Silicon Carbide Modulator Overcomes Decades-Old “Missing Block”

0

Professor Xiaoke Yi is an award-winning researcher.

Principal Investigator from the School of Electrical and Information Engineering at the University of Sydney, Professor Xiaoke Yi, said: “The use of silicon carbide will potentially open a new chapter of photonics opportunities for various applications, including quantum computing.

Electro-optical modulators encode electrical signals onto an optical carrier. They are essential to the operation of global communication systems and data centers used in a range of applications and industrial settings such as artificial intelligence (AI), broadband networks and high performance computing.

“Modulators that use the Pockels effect enable low-loss, ultra-fast, high-bandwidth data transmission. Overcoming the prior impracticality of silicon carbide could enable unique integrated photonic circuits to transmit and process signals at high bandwidth and high speed, as well as emerging quantum technologies,” said Professor Yi, who is affiliated with at the Sydney Nano Institute.

“We also hope this will help integrate photonics with electronics – potentially opening the way to a new generation of integrated devices used for signal processing, microwave photonics, chip-to-chip or intra-chip interconnects.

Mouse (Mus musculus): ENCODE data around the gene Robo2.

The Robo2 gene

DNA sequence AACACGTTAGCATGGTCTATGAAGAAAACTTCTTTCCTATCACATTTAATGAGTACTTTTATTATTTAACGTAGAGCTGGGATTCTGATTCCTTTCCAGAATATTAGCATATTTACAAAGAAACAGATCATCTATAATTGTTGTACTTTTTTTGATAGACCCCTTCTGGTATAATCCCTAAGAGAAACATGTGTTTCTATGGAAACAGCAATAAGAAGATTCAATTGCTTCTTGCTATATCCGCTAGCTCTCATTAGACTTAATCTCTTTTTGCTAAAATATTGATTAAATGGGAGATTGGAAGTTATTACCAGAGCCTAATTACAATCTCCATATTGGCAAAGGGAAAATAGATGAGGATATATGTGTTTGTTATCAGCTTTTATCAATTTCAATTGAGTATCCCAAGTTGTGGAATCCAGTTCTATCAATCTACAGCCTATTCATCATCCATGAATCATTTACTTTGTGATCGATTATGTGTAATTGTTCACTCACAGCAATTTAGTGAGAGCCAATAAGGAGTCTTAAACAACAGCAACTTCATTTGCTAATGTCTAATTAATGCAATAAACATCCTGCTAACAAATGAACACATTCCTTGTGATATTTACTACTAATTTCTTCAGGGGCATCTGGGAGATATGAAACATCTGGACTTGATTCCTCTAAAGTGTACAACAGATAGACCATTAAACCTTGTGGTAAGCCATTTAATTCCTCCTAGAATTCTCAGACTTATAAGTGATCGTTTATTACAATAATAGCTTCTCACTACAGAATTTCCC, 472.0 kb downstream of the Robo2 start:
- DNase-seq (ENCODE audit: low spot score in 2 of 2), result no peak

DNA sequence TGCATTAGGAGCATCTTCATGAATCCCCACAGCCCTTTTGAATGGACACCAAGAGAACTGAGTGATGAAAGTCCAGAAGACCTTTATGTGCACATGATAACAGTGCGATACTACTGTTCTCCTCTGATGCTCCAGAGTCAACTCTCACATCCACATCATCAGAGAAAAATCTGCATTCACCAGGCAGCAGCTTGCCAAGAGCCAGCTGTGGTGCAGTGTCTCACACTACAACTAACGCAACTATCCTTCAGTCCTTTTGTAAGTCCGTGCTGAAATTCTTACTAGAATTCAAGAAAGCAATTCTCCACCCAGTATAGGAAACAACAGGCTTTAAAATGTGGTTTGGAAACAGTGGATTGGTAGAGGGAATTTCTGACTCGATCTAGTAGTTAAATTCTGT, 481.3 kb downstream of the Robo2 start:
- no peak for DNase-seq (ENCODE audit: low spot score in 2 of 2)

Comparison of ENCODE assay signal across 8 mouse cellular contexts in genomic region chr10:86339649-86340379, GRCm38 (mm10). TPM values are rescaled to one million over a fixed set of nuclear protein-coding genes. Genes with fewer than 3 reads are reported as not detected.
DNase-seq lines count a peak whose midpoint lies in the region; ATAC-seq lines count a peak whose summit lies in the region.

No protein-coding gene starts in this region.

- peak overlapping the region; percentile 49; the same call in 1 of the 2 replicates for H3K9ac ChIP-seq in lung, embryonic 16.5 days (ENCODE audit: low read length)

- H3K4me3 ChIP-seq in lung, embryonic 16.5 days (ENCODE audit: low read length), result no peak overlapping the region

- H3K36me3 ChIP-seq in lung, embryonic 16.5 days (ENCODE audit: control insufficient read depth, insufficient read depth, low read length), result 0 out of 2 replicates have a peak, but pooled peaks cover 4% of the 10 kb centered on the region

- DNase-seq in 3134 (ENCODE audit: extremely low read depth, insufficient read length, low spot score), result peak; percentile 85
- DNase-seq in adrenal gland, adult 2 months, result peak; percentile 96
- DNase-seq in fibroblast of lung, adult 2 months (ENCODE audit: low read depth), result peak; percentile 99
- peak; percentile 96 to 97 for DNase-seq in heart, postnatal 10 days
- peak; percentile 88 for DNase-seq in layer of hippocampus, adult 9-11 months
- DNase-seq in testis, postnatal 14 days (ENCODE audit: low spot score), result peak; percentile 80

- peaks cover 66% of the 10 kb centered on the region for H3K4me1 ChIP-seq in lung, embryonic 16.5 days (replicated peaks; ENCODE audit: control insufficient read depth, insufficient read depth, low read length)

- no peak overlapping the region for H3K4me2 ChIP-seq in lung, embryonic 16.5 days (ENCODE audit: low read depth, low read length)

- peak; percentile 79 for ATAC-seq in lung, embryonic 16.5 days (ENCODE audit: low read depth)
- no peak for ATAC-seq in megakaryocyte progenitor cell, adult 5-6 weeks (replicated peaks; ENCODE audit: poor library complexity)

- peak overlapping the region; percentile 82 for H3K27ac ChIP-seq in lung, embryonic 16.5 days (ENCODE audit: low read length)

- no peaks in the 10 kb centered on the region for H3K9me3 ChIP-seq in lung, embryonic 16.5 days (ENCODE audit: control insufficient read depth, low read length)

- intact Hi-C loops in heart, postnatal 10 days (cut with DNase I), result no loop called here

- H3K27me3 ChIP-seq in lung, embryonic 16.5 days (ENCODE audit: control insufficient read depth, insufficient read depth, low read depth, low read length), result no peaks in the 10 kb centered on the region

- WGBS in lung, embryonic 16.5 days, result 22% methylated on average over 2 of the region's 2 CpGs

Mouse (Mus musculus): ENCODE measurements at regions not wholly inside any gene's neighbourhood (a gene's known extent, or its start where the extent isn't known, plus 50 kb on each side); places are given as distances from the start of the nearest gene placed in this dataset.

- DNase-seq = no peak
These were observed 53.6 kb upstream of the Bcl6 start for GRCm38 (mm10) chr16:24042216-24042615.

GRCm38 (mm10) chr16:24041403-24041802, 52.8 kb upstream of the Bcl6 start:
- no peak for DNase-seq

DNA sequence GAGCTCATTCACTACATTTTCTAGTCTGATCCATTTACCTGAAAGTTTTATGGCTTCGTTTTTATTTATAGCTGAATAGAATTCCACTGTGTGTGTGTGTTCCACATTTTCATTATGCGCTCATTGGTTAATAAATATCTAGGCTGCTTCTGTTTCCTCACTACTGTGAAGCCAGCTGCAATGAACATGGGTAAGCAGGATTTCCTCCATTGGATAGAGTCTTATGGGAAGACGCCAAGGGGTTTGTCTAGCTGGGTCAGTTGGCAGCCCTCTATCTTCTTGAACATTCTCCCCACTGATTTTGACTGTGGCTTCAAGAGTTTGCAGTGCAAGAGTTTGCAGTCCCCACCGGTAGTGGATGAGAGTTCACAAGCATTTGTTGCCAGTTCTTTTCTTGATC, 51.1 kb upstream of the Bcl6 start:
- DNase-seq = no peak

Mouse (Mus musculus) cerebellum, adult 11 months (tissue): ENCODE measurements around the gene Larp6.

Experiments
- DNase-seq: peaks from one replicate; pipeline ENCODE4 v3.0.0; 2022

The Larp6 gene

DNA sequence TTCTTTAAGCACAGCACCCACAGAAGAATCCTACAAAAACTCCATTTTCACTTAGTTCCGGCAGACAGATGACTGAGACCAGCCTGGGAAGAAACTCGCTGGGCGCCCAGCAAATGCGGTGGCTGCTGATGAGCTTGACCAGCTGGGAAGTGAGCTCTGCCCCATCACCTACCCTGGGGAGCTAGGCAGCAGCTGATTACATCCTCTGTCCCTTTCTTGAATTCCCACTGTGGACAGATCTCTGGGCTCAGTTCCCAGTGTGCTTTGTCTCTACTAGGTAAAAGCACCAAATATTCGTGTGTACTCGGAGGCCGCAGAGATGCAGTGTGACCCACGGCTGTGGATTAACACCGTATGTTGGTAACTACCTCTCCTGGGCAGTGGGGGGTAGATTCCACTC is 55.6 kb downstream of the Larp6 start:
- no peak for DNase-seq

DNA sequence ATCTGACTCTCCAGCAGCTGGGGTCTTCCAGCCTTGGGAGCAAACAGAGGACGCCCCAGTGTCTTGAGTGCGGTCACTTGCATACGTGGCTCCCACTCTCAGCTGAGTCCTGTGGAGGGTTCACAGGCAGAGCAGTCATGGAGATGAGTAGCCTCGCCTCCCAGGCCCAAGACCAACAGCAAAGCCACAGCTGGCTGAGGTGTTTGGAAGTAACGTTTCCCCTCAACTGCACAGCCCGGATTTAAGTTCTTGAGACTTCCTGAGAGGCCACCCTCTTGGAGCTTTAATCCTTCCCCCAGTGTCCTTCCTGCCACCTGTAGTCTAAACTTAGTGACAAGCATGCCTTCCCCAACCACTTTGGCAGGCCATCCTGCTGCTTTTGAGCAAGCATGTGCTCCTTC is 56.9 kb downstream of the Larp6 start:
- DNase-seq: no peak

Harvard University lead researcher Professor Marko Loncar said: “The silicon carbide modulator will likely find applications in quantum communications. For example, they could be used to control the temporal and spectral properties of the quantum emitters that exist in this material, as well as to route photons in reconfigurable ways.

The University of Sydney and Harvard modulator was shown to have no signal degradation and demonstrated stable operations at high optical intensities, enabling high optical signal-to-noise ratios for modern center communications. data, 6G and satellites, and the future quantum internet.

DISCLOSURE

The researchers have no conflict of interest to declare. Device fabrication and characterization were performed at Harvard University’s Center for Nanoscale Systems (CNS), a member of the National Technology Coordinated Infrastructure Network, and the University of Sydney. This work was supported by Sydney Research Accelerator Fellowship and Harvard University Mobility Scheme.


Source link

Share.

Comments are closed.